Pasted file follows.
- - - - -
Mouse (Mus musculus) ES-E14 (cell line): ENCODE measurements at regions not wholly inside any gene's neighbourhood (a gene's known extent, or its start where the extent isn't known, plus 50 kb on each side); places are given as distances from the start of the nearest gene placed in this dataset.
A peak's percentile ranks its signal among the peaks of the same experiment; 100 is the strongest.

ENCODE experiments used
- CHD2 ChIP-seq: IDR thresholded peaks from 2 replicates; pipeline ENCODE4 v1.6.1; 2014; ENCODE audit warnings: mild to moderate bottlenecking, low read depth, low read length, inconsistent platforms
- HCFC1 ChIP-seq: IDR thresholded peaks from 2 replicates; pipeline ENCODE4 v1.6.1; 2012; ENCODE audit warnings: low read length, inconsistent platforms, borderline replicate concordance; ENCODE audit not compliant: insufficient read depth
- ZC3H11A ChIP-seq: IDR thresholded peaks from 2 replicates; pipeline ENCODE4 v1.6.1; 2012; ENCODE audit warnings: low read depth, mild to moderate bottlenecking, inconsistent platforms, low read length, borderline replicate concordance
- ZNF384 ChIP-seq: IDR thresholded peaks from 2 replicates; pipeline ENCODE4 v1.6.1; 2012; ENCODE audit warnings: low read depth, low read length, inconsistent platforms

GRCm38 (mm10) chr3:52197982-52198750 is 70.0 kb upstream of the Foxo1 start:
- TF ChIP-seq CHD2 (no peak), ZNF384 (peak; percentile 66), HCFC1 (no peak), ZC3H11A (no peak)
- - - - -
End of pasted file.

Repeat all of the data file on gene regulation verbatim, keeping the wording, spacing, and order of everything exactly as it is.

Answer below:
Mouse (Mus musculus) ES-E14 (cell line): ENCODE measurements at regions not wholly inside any gene's neighbourhood (a gene's known extent, or its start where the extent isn't known, plus 50 kb on each side); places are given as distances from the start of the nearest gene placed in this dataset.
A peak's percentile ranks its signal among the peaks of the same experiment; 100 is the strongest.

ENCODE experiments used
- CHD2 ChIP-seq: IDR thresholded peaks from 2 replicates; pipeline ENCODE4 v1.6.1; 2014; ENCODE audit warnings: mild to moderate bottlenecking, low read depth, low read length, inconsistent platforms
- HCFC1 ChIP-seq: IDR thresholded peaks from 2 replicates; pipeline ENCODE4 v1.6.1; 2012; ENCODE audit warnings: low read length, inconsistent platforms, borderline replicate concordance; ENCODE audit not compliant: insufficient read depth
- ZC3H11A ChIP-seq: IDR thresholded peaks from 2 replicates; pipeline ENCODE4 v1.6.1; 2012; ENCODE audit warnings: low read depth, mild to moderate bottlenecking, inconsistent platforms, low read length, borderline replicate concordance
- ZNF384 ChIP-seq: IDR thresholded peaks from 2 replicates; pipeline ENCODE4 v1.6.1; 2012; ENCODE audit warnings: low read depth, low read length, inconsistent platforms

GRCm38 (mm10) chr3:52197982-52198750 is 70.0 kb upstream of the Foxo1 start:
- TF ChIP-seq CHD2 (no peak), ZNF384 (peak; percentile 66), HCFC1 (no peak), ZC3H11A (no peak)